Back in Tehran, school year of 1970-1973, I had an elementary teacher known as Mrs. Jewish teacher. This teacher was obviously Jewish and she was called by her religion. It is incredible how we recall labels and not names. I guess dividing people due to race, religion, and ethnicity has always been around in my home country. Without a doubt we never called our teachers by their name, only with a title: Mr. or Mrs. Teacher.
In the hierarchy of power, teachers had their own ladder in that top to down human relationship. Respecting teachers was not only encouraged but it was part of the package that enforced a more fear based respect. Blind obedience was definitely part of this package.
Our Mrs. Jewish teacher happened to be living in the same neighborhood as I did, in fact just a couple of houses away from mine. Walking by her house I always wondered how she lived her life. In school we used to have our own fantasies about our teachers, whether they disciplined their own children or whether they eat the same kind of food as we did. Our childish imaginations had no borders.
Our Mrs. Jewish teacher was really a nice lady. I guess I recall her because I used to feel good to be in her neighbourhood. She used to encourage her students to write neatly and to keep their school books clutter free. Although our parents paid for the school books, this teacher frequently asked us to donate the books at the end of the school year to the school. The contributed books would be given to the next year students from less income families.
At some point, our Jewish teacher did encourage us to look beyond that little donation. She taught us to recycle our note books. In those days note books and writing materials in general were real commodity, a type of luxury that our parents did not have in their childhood. My parents used to make statements about how they were unable to imagine having those fancy writing material. Back in their time paper was a luxury itself, if now note books were for us. They meant to say that we were getting spoiled while going to school was a battle in their time.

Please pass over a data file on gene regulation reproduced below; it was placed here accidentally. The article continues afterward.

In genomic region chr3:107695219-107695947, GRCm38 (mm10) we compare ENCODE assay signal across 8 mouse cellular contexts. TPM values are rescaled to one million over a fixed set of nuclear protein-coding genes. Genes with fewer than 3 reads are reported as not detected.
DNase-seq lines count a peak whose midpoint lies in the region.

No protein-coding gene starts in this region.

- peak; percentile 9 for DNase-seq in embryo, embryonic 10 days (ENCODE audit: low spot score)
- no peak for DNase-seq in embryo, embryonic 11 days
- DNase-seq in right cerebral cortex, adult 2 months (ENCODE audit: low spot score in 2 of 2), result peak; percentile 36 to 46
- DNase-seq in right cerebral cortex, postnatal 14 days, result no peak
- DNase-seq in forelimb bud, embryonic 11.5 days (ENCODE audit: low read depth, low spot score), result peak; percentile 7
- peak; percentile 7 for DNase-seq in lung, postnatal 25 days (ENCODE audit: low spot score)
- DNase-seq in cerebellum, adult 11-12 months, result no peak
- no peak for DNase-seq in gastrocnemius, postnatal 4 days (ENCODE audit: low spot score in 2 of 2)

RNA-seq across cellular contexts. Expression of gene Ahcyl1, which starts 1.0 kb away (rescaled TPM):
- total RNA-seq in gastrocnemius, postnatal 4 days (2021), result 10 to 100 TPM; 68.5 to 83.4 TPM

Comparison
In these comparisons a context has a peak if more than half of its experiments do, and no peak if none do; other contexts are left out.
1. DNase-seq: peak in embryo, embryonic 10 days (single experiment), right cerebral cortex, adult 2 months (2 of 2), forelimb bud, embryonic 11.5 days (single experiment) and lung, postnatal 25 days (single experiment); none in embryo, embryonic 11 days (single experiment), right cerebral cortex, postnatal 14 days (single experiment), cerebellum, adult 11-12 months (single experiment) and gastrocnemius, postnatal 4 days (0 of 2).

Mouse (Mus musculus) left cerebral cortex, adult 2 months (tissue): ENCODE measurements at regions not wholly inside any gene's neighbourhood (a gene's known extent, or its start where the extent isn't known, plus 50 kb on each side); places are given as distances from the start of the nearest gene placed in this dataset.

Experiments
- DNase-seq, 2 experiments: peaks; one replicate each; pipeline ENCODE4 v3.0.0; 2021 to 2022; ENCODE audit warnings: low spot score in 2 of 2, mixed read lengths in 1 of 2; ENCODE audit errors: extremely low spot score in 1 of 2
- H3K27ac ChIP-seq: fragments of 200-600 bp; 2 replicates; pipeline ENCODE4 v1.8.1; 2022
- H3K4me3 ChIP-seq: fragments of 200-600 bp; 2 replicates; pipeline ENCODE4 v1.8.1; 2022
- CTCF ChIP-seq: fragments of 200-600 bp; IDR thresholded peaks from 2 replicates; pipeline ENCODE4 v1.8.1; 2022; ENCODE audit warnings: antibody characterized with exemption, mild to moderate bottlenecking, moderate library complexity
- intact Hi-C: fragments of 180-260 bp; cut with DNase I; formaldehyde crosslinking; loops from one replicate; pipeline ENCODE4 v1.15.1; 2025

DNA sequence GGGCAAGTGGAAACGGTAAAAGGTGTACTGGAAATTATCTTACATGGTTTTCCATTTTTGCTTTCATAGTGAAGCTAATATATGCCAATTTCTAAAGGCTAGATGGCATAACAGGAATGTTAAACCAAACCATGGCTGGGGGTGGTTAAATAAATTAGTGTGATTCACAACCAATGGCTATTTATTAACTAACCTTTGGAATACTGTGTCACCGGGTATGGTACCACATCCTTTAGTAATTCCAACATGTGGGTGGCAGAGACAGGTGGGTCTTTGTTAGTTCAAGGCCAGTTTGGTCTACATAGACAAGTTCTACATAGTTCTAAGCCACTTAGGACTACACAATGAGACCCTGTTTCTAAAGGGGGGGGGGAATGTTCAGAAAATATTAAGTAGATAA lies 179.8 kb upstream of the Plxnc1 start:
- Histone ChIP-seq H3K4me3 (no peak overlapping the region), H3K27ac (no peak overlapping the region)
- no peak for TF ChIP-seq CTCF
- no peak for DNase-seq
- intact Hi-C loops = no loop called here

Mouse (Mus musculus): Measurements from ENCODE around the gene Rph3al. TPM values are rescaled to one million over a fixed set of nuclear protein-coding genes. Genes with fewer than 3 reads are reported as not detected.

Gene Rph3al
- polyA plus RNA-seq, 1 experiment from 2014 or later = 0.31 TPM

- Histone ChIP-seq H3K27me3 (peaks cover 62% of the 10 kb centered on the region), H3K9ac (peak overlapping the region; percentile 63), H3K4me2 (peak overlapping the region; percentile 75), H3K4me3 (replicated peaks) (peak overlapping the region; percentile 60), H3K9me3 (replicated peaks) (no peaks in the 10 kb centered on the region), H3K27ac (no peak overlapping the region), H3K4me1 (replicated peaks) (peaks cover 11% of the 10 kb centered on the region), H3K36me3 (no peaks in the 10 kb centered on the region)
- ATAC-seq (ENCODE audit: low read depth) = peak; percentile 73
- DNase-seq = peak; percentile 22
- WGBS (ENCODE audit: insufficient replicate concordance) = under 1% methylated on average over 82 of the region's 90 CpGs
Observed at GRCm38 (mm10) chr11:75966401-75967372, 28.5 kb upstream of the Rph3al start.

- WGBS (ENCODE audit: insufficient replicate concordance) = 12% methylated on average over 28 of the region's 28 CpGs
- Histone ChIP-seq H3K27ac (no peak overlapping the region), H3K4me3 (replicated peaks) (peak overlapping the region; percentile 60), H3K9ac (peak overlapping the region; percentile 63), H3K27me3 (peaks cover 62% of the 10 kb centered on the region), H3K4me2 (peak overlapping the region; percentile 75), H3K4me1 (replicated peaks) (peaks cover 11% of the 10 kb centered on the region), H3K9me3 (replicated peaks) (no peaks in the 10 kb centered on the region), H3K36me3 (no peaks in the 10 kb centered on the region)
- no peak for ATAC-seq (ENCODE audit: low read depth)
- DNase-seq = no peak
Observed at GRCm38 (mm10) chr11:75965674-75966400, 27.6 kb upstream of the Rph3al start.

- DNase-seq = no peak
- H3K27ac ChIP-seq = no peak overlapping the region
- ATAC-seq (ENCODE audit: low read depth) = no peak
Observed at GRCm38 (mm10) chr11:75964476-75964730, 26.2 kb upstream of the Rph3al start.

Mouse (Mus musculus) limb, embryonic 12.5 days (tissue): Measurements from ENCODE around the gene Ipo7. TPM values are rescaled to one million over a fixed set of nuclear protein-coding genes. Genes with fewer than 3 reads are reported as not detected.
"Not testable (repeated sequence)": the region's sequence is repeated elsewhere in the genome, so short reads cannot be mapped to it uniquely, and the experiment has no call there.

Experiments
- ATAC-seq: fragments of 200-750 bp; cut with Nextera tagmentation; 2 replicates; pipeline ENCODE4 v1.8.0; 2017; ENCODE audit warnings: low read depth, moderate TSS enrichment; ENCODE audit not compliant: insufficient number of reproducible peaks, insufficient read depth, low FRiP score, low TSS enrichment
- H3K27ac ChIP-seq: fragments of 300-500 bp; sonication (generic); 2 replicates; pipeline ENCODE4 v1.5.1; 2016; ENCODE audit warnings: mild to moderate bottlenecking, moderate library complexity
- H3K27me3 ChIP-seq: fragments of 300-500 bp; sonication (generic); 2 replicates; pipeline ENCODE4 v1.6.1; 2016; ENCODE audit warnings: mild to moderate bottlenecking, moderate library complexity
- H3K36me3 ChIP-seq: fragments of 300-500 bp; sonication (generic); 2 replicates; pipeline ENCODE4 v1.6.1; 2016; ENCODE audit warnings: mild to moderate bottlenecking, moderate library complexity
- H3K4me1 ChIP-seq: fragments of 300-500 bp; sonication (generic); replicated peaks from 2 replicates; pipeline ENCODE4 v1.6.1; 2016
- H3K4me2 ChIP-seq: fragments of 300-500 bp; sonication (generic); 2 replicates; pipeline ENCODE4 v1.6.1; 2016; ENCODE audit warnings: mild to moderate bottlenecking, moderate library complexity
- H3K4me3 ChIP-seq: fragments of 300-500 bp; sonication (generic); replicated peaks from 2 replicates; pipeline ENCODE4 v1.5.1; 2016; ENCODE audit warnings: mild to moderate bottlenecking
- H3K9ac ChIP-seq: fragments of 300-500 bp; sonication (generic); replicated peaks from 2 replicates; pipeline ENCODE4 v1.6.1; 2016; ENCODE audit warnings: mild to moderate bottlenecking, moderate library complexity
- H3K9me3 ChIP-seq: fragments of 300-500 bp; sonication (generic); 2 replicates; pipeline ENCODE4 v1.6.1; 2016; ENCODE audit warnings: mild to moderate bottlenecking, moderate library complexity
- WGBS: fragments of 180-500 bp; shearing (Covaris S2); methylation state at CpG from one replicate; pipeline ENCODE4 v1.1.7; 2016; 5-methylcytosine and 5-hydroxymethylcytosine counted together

I knew implicitly that not all children could afford those fancy 40 pages or 60 pages note books. My own cousins living in a small village south of Iran could not even attend school, because school was itself an extravagance is small rural villages. Thinking back now, those note books did not cost more than a penny still the culture of recycling was dynamic aspect of our school work.
In the commencement of school year we would receive a long list of specifically required school materials such as books, paper packs, pencils, erasers, pencil sharpeners, and even uniforms. The note books we had to have, been sold in the stores in form of 40, 60, and 100 pages lined note books. I recall how the list was exciting for us children, yet, not for our parents.
Our Jewish teacher would tell us that we could erase all the scribbles in our old note books from previous years and reuse those papers. Even she would give us ideas that we could use the extra pages left at the end of the note books that belonged to either us or our siblings. For those children who did not want to take the extra work of erasing pages and pages of pencil scribbled papers, she would ask them to donate the notebooks to her.
I guess she would think that some other children whose parents were poor might want to do that extra effort in order to have access to some school martial, although second hand. I am not sure how she would approach those parents about her genius ideas on recycling note books, however she did teach us that we could always be considering others who are less privileged. I guess I recall this story now because recycling is a big issue for our overpopulated world. We have to learn to reuse and to use our resources carefully. It is both healthy and thoughtful.
Note: This article was originally written and published in EzineArticles February 13. 2009 by this author.